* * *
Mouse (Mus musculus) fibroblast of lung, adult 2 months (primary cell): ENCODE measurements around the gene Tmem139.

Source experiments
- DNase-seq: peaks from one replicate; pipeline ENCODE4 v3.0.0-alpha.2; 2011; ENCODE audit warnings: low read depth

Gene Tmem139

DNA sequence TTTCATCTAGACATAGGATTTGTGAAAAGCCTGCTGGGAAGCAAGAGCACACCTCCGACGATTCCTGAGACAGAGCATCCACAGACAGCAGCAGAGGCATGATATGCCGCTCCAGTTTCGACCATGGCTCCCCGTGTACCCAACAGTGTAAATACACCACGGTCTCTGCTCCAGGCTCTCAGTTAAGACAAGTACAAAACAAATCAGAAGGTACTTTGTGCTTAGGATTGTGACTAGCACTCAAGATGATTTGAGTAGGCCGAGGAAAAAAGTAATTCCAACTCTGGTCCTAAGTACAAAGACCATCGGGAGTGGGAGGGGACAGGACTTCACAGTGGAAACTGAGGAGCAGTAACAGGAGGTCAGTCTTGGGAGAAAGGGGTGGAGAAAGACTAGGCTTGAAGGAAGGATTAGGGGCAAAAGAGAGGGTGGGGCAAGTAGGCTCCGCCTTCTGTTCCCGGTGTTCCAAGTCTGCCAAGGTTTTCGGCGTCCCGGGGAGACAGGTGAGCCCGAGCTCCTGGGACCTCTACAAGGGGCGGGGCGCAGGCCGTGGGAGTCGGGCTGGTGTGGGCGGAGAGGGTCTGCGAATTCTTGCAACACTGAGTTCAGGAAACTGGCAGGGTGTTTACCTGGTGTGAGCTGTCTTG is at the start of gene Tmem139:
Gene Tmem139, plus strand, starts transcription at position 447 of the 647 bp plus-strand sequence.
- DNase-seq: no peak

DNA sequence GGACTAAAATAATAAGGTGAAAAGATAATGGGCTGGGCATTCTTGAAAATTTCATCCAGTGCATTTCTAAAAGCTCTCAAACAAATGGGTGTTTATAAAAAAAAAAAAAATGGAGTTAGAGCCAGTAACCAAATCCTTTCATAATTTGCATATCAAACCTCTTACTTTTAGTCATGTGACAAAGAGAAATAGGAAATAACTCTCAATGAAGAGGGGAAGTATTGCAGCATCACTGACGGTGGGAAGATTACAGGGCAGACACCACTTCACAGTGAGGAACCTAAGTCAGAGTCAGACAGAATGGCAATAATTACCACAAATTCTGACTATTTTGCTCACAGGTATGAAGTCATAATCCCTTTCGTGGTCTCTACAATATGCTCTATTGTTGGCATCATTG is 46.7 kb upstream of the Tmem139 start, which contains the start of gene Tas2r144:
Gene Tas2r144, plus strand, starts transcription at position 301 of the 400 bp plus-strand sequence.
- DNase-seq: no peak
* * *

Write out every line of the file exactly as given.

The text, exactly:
Mouse (Mus musculus) fibroblast of lung, adult 2 months (primary cell): ENCODE measurements around the gene Tmem139.

Source experiments
- DNase-seq: peaks from one replicate; pipeline ENCODE4 v3.0.0-alpha.2; 2011; ENCODE audit warnings: low read depth

Gene Tmem139

DNA sequence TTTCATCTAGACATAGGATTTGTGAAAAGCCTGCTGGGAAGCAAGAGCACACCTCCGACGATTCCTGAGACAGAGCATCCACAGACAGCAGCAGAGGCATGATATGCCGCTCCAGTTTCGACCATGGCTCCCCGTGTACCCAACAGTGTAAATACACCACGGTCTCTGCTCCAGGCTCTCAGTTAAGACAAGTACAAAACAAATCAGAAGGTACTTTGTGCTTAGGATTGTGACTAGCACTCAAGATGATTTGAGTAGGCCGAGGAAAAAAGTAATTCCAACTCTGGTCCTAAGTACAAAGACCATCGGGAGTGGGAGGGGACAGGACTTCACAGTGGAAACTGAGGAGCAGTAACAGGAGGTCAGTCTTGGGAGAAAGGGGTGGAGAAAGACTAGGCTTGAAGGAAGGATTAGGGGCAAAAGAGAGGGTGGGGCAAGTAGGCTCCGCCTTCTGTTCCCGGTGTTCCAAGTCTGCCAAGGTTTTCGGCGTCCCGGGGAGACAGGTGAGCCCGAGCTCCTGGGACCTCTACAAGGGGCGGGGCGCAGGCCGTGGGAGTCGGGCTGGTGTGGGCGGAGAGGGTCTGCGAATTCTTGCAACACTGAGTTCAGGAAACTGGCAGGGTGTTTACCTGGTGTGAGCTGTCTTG is at the start of gene Tmem139:
Gene Tmem139, plus strand, starts transcription at position 447 of the 647 bp plus-strand sequence.
- DNase-seq: no peak

DNA sequence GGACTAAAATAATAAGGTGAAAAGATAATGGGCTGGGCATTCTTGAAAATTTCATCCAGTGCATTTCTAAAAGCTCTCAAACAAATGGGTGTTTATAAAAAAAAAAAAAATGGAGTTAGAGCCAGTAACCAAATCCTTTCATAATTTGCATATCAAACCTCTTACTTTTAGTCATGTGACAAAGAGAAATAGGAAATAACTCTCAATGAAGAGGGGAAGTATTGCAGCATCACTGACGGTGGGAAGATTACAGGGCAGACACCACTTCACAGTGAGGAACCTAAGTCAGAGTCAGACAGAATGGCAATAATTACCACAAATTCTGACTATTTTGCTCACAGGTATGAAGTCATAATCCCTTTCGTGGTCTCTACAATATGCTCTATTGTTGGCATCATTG is 46.7 kb upstream of the Tmem139 start, which contains the start of gene Tas2r144:
Gene Tas2r144, plus strand, starts transcription at position 301 of the 400 bp plus-strand sequence.
- DNase-seq: no peak